Efforts to slow traffic moving too slow for some
DOWNEY - Council members David Gafin and Mario Guerra didn't exactly take a calm view of things when the status of the city's traffic calming program was presented to the council last week.The report traced how the city council on May 13, 2008 adopted its neighborhood traffic calming policy addressing residents' concerns about vehicular speed and volume on residential streets. Its champion on the council was Gafin. A program update presented by staff on March 9, 2010, detailing some 66 initial calming requests from the public (since whittled down to 45 eligible requests) led to a council directive to prioritize those locations where traffic calming measures were most warranted, to continue with the review of the other requests otherwise, and to begin implementation of the following "Stage I" measures where applicable: 1) at the minimum, the installation of radar-equipped semi-permanent solar-powered vehicle speed feedback signs, 2) deployment of radar speed trailers, 3) traffic enforcement actions (greater police presence), and 4) installation of traffic signage as well as pavement markings where advisable (as reminders to slow down, etc.). Based on the relevant speed surveys and accident reports on the several indicated locations, the five council members each picked two locations in their districts they deemed in immediate need of calming measures. These 10 locations were: District 1: Dunrobin Avenue (from Washburn Road to Spry Street), and Donovan Street (from Lakewood Boulevard to Birchdale Avenue); District 2: Rives Avenue (from Stewart & Gray Road to Quill Drive), and Old River School Road (from Stewart & Gray Road to Imperial Highway.); District 3: Tweedy Lane (from Florence Avenue to Gallatin Road), and 7th Street (from Paramount Boulevard to Smallwood Avenue); District 4: Pangborn Avenue (from Firestone Boulevard to Cecilia Street), and Chaney Avenue (from Florence Avenue to Cecilia Street); and District 5: Barlin Avenue (from Imperial Highway to Gardendale Street), and Smallwood Avenue (from Imperial Highway to Puritan Street). Funding for these projects, especially on the speed feedback signs, is covered by an $180,000 federal grant from the Highway Safety Improvement Program (HSIP) and some $50,000 from gas tax funds, or even including, in the case of the so-called "Stage II"-qualifying requests (neighborhood consensus through a petition process, etc.,) funding by residents themselves. Stage II measures, according to the department of public works' Edwin Norris, are to be undertaken should some of the Stage I measures fail to accomplish their purpose, among them: speed humps; speed tables; mini roundabouts; curb extensions, chokers and chicanes; and street closures and cul-de-sacs; etc. But, of course, the whole process has taken time to develop. First, all this has had to be coordinated with Caltrans as well as the federal Transportation Improvement Program; preliminary engineering/engineering documents had to be submitted and approved; and once the signal for the construction package is given, the authorization request gets forwarded to Caltrans headquarters in Sacramento, then to the federal Highway Administration in Washington, D.C., then and only then the authorization to proceed with construction can be issued. Indications are that dealing with Caltrans nowadays are on a crawl basis, as the agency has had to deal with a heavy work overload and other matters. Thus the earliest Caltrans can come up with the go-ahead to construct will be March of 2011, and a lag time of two to three months before actual construction can begin. All this notwithstanding, both Gafin and Guerra expressed dissatisfaction at the slow pace of things. "It took a lot of time for the program to get rolling," said Gafin, "and while more police patrols with traffic radar guns are out there issuing tickets, and while we're waiting for the signs, we need to pick up the pace. The signs are just one part of the whole program." Guerra agrees, saying, "We need to be more aggressive. We should look at what's best for the city. To do this, we need to think outside the box." He mentioned the case of Rives Avenue where a center line has served to slow down traffic, the reduced number of accidents when medians are constructed because this controls the flow of traffic , the role such measures as speed humps can play, etc. Gafin and Guerra both reiterated the great goal of the traffic calming program: "to slow down traffic where it needs slowing, and make streets safer for our residents." This applies to residential, collector, and arterial, etc. streets. "At this point I'm frustrated," Guerra said. "Like I said, we need to be more aggressive on this, we need to look at more options." The next program update is scheduled in December.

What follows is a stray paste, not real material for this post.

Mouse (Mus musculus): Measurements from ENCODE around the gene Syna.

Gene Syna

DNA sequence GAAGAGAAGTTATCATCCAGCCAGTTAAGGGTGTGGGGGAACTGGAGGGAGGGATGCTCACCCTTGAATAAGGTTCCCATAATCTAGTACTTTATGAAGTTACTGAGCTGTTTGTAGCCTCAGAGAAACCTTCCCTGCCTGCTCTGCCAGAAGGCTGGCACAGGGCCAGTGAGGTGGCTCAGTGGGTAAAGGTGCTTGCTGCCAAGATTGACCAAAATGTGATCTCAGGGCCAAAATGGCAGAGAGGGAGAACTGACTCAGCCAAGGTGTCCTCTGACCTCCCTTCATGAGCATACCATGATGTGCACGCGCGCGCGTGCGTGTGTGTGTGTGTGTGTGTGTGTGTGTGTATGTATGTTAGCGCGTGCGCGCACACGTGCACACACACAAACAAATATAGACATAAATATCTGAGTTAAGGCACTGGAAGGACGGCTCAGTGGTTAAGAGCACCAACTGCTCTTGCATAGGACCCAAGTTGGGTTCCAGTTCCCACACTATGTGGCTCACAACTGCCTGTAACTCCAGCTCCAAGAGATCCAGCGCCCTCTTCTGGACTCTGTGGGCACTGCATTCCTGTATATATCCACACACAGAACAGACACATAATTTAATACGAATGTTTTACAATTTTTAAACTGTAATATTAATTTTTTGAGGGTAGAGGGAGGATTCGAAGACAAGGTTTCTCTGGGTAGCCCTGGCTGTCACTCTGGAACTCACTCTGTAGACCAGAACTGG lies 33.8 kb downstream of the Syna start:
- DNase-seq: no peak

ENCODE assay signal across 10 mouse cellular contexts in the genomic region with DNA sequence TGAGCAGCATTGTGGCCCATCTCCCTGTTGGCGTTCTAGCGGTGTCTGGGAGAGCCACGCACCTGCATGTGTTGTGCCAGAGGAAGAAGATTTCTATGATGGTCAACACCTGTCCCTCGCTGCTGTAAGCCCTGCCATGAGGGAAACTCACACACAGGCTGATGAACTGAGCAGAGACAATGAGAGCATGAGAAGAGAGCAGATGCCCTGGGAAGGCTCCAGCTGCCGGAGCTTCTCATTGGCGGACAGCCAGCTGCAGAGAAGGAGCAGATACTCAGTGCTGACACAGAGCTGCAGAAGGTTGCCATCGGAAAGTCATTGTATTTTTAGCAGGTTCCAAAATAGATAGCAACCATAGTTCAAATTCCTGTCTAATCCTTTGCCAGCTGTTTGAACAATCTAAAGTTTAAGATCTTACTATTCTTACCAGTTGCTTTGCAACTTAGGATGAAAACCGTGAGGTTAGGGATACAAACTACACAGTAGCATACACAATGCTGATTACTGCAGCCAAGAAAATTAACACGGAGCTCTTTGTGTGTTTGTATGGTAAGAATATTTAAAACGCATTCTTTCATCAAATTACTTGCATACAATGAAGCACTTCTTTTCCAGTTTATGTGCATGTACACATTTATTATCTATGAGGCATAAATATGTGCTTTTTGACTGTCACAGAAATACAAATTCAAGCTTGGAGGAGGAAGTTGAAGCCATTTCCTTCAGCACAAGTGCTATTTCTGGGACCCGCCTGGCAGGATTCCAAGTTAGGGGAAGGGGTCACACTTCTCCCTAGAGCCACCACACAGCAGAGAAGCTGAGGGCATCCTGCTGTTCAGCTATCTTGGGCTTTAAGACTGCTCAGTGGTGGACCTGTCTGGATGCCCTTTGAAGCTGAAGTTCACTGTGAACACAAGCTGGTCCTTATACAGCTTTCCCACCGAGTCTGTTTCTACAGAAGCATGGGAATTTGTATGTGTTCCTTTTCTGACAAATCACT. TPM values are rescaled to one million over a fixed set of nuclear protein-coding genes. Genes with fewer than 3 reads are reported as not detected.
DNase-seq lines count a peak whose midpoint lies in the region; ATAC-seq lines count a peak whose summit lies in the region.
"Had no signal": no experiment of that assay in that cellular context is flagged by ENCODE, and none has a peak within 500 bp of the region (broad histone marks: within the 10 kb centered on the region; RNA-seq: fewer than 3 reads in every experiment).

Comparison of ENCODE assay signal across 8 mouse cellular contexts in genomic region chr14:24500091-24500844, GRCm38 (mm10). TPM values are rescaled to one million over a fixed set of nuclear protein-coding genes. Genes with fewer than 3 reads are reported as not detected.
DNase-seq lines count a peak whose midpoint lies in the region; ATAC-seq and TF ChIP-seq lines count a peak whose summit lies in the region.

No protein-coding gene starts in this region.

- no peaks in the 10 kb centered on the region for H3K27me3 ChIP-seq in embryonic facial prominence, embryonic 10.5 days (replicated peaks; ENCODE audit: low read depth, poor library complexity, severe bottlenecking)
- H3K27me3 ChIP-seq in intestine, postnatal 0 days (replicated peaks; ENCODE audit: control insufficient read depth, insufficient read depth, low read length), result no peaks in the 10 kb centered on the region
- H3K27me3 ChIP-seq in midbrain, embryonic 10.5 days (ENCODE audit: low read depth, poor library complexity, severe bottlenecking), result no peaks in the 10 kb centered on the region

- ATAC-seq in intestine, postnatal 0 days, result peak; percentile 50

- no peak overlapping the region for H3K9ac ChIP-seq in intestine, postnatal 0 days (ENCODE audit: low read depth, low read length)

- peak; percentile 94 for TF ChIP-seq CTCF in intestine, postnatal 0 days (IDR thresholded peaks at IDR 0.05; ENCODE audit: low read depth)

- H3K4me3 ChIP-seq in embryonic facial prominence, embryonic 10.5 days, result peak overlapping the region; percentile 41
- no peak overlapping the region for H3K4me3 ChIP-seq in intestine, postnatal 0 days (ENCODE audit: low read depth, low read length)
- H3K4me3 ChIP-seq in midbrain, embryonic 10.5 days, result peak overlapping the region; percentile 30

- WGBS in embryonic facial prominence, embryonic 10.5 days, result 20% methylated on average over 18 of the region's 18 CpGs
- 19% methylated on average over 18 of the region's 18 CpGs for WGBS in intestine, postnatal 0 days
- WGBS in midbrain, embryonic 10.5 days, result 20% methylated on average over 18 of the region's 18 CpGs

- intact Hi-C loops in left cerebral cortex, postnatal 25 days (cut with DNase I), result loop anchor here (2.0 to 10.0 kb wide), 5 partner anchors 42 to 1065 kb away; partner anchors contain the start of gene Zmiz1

********** Published: August 19, 2010 - Volume 9 - Issue 18